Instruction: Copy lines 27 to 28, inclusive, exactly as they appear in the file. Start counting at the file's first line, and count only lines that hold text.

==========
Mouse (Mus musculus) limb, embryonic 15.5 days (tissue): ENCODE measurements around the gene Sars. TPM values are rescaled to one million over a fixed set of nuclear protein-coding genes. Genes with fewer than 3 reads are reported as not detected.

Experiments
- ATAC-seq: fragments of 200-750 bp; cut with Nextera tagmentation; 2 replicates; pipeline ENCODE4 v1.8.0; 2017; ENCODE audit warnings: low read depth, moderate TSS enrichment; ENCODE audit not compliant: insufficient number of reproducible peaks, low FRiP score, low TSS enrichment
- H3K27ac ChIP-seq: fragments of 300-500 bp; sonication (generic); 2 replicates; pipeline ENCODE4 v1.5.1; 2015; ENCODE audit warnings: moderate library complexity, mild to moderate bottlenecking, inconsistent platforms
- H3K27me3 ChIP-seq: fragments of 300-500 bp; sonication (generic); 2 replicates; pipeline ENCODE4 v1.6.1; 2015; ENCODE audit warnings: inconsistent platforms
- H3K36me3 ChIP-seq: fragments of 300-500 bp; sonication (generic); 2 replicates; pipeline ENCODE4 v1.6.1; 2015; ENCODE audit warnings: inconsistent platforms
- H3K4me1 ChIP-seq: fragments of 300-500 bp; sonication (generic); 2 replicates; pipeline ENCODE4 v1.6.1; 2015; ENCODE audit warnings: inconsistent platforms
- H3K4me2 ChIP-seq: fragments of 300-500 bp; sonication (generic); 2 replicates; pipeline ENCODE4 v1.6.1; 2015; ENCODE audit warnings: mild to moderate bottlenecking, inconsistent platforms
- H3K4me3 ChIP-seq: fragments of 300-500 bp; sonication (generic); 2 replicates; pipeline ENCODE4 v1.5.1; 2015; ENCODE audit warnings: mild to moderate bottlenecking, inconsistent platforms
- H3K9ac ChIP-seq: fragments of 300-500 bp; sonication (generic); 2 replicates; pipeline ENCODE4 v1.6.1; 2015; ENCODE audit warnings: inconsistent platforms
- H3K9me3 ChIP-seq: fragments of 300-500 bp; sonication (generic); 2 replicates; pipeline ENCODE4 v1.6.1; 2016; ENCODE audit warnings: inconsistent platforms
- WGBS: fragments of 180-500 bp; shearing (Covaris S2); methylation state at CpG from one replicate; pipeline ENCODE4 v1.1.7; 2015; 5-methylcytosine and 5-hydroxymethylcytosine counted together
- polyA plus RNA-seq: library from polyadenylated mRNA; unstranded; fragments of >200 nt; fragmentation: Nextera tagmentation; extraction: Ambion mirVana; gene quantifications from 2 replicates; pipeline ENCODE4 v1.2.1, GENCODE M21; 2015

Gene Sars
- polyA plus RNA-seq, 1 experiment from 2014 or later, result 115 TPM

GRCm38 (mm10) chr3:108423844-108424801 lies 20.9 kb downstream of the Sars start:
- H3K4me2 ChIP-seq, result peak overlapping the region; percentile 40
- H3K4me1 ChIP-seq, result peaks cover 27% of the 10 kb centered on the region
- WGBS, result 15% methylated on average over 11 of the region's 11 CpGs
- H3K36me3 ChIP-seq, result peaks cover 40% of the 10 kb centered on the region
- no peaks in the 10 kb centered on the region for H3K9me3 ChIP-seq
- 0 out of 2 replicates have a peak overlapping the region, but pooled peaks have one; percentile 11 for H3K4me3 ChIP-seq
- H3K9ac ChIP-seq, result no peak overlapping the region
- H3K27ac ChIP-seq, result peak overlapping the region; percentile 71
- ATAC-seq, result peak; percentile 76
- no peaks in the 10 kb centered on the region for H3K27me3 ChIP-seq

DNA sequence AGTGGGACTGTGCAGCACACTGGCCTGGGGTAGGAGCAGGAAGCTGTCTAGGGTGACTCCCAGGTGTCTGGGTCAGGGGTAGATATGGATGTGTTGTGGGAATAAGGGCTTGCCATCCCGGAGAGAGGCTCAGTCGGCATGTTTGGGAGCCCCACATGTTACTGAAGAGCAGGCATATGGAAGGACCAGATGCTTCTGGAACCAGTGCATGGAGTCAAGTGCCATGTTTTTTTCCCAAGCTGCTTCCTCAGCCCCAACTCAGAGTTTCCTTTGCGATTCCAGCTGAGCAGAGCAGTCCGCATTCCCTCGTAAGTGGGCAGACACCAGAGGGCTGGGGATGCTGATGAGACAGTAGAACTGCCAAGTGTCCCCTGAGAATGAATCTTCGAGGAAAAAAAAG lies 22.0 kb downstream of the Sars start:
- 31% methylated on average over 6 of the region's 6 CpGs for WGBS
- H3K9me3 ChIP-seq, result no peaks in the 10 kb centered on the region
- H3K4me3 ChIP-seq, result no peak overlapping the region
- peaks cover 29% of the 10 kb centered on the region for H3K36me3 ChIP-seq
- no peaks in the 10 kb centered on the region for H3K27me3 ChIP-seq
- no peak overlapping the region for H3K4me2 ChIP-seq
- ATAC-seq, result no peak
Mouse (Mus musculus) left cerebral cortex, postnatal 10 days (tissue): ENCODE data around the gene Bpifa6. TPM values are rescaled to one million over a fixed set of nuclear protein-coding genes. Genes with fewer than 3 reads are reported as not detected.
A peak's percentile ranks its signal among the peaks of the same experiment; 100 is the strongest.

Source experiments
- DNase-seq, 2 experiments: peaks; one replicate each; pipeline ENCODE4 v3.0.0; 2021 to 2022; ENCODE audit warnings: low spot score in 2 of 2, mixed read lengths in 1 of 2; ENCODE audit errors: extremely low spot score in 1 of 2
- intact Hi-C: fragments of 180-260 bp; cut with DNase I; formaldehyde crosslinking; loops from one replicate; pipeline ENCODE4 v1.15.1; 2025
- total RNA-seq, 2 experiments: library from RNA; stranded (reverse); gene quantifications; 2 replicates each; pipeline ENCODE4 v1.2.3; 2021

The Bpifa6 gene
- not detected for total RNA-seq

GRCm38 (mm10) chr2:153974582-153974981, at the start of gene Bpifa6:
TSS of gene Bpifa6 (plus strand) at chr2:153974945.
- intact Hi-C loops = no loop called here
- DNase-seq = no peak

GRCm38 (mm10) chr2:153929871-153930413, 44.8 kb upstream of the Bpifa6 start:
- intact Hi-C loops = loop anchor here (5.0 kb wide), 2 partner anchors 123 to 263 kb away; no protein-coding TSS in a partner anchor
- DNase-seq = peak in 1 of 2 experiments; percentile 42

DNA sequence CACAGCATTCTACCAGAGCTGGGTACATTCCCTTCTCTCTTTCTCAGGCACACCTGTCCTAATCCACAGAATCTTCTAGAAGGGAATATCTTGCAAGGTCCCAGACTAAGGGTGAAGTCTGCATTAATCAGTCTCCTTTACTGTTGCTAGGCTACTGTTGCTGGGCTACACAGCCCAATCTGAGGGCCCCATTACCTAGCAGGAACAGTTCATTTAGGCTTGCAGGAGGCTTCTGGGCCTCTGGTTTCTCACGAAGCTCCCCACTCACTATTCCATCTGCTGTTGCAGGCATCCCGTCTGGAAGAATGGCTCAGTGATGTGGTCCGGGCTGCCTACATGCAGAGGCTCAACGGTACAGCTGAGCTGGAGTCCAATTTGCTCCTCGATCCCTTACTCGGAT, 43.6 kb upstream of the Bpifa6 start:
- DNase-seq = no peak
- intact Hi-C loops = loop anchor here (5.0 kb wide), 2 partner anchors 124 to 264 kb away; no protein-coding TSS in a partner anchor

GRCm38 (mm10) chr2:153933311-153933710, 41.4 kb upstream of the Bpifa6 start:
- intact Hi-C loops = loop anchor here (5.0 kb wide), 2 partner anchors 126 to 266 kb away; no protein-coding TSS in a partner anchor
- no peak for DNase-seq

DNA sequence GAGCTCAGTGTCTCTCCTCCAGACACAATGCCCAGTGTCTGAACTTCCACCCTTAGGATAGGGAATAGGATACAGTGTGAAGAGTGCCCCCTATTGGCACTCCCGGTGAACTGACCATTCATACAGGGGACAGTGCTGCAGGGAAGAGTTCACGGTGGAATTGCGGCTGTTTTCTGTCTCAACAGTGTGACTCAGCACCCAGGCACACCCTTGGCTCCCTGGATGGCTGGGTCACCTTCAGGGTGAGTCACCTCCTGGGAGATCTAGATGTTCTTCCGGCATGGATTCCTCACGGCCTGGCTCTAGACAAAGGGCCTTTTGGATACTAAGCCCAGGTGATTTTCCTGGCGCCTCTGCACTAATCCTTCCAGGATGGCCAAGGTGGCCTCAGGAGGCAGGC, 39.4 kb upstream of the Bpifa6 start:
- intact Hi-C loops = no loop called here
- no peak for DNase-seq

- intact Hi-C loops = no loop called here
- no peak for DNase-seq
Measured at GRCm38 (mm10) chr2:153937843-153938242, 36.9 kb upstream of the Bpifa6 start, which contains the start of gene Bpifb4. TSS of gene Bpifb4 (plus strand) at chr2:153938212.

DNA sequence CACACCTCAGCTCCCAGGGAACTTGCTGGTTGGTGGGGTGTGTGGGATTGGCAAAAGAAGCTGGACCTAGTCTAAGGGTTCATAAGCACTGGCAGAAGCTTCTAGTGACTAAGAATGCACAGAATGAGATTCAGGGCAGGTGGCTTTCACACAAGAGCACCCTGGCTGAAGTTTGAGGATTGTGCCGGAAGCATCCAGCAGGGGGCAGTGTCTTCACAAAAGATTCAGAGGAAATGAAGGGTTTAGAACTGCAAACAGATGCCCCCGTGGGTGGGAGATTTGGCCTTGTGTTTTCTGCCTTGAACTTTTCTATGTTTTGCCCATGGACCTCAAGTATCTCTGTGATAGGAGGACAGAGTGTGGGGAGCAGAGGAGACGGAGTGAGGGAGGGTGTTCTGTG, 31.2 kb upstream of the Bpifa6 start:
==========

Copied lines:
DNA sequence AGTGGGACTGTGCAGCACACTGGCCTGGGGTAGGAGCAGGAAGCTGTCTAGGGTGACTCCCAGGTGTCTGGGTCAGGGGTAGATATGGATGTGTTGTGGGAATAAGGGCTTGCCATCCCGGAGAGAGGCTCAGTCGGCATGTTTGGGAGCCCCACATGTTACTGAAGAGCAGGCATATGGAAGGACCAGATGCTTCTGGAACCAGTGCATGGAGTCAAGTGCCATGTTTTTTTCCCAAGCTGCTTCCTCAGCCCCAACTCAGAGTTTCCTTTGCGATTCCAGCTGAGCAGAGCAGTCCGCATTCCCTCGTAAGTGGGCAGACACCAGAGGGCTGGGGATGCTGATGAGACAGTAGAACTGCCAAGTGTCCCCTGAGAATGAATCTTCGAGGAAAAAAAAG lies 22.0 kb downstream of the Sars start:
- 31% methylated on average over 6 of the region's 6 CpGs for WGBS